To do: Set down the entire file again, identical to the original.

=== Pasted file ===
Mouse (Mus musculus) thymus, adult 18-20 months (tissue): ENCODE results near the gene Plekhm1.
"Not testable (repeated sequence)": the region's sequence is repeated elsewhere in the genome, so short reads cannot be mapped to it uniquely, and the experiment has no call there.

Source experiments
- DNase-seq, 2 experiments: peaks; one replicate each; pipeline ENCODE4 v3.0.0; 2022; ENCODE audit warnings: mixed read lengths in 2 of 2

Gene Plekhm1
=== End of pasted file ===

Mouse (Mus musculus) thymus, adult 18-20 months (tissue): ENCODE results near the gene Plekhm1.
"Not testable (repeated sequence)": the region's sequence is repeated elsewhere in the genome, so short reads cannot be mapped to it uniquely, and the experiment has no call there.

Source experiments
- DNase-seq, 2 experiments: peaks; one replicate each; pipeline ENCODE4 v3.0.0; 2022; ENCODE audit warnings: mixed read lengths in 2 of 2

Gene Plekhm1